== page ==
Monday, July 09, 2018

APRNs and 21st-Century American Healthcare

Advanced Practice Registered Nurses (APRNs) are an increasingly important fixture within the 21st-century American healthcare system and nursing profession. Full practice authority is a central key to APRNs’ ability to fulfill the needs of the American public, and it’s time for such authority to be granted nationwide.

Nurse practitioner

My APRN Story

In my own experience as a nurse, Advanced Practice Registered Nurses have figured largely. In the early years of my nursing career in Western Massachusetts, I was lucky enough to work with several teams of gifted nurse practitioners. These particular NPs were blessed to work alongside physicians who recognized their value and gave them great latitude of practice, despite the fact that Massachusetts APRNs practiced then and now under a restricted license. 

In my current home state, the New Mexico Nurses Association fought a hard and ultimately successful fight over APRN full practice authority. As a home health nurse, my nursing practice here in New Mexico has benefited greatly from collaboration with responsive, talented, and skilled NPs with the ability to handle any and all issues related to primary and specialty care.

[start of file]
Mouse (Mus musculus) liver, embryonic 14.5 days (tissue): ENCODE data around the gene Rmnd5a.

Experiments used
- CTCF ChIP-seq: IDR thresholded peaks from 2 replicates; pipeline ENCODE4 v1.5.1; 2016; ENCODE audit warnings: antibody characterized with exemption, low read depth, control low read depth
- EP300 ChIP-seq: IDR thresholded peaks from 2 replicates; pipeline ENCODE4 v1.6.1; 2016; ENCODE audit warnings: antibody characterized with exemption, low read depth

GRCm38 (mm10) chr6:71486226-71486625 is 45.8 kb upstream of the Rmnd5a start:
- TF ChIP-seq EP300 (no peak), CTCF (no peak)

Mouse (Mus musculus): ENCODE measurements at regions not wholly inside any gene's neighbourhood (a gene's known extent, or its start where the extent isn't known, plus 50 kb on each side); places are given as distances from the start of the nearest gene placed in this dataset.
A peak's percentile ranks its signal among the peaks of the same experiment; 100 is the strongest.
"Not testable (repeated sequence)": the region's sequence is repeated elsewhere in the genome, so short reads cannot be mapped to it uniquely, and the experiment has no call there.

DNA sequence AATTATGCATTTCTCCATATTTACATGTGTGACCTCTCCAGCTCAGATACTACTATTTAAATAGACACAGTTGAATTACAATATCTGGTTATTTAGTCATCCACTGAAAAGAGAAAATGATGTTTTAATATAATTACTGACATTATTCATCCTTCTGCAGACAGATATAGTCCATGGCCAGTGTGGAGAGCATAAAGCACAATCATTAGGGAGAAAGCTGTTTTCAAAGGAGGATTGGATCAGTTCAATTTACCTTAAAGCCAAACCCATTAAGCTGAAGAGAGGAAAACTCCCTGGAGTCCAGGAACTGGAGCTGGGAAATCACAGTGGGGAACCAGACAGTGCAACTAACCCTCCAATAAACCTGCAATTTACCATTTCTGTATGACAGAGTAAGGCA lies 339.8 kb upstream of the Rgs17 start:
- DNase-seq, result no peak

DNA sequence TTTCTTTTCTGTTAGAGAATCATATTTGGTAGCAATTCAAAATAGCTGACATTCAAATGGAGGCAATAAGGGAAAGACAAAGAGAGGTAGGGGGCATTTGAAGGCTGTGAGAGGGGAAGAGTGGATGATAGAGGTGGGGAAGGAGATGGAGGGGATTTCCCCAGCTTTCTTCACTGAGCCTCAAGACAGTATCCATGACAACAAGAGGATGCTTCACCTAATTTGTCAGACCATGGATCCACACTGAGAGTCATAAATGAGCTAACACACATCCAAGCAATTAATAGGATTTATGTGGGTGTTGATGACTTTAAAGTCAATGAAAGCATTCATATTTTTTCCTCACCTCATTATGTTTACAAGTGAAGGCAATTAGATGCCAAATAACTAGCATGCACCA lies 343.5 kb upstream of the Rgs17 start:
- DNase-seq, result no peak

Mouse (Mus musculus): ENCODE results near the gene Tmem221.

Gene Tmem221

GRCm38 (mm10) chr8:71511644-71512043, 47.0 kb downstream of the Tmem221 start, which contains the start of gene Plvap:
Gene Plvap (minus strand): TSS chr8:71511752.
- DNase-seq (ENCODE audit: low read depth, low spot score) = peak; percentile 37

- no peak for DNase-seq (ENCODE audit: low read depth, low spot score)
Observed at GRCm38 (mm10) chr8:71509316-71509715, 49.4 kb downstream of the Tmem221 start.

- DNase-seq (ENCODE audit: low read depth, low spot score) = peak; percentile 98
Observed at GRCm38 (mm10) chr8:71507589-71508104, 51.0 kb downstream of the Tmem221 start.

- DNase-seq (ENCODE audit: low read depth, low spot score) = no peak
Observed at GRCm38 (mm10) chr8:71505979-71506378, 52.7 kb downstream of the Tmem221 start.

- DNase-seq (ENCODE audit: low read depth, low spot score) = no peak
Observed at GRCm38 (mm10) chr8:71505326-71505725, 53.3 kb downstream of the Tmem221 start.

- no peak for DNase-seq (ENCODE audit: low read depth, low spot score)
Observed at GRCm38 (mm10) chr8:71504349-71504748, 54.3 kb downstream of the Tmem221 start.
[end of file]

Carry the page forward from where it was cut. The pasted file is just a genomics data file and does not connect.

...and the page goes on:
Personally speaking, my own healthcare is reliant upon the expertise of several nurse practitioners. These NPs oversee my care, prescribe medications, order diagnostic tests, and coordinate with specialist providers, all of whom themselves recognize the centrality of NPs to filling the gaps in primary care in our largely rural state. 

I’m an outspoken champion of full practice authority for APRNs nationwide, and I predict that nearly all 50 states will grant such authority by 2025 or 2030, despite the resistance of certain physician groups who spend a great deal of resources fighting a losing battle against the rising APRN tide. And if enough states pass such legislation, perhaps national legislation won’t be far behind. 

The Nursing America Campaign

I would like readers of Digital Doorway to be aware of the Nursing America campaign being sponsored by the National Council of State Boards of Nursing (NCSBN). Such an educational and advocacy campaign is necessary in order to overcome the remaining resistance to APRN autonomy and expanded practice. 

Nursing America provides the latest research related to APRNs throughout the United States. Articles cited cover subjects such as how rural NPs are restricted in their ability to fulfill the needs of rural patients, despite the fact that physician shortages create vast need in terms of rural primary care and chronic disease management. This video is a strong and easily shareable illustration of the situation for APRNs in the U.S. 

The Numbers Speak for Themselves

Did you know that NPs account for 25 percent of all rural providers? According to, the number of American NPs has increased dramatically in the last decade, and the challenges are inherent in the shortages being seen in needy regions of the country. 

The use of nurse practitioners (NPs) in primary care is one way to address growing patient demand and improve care delivery. However, little is known about trends in NP presence in primary care practices, or about how state policies such as scope-of-practice laws and expansion of eligibility for Medicaid may encourage or inhibit the use of NPs.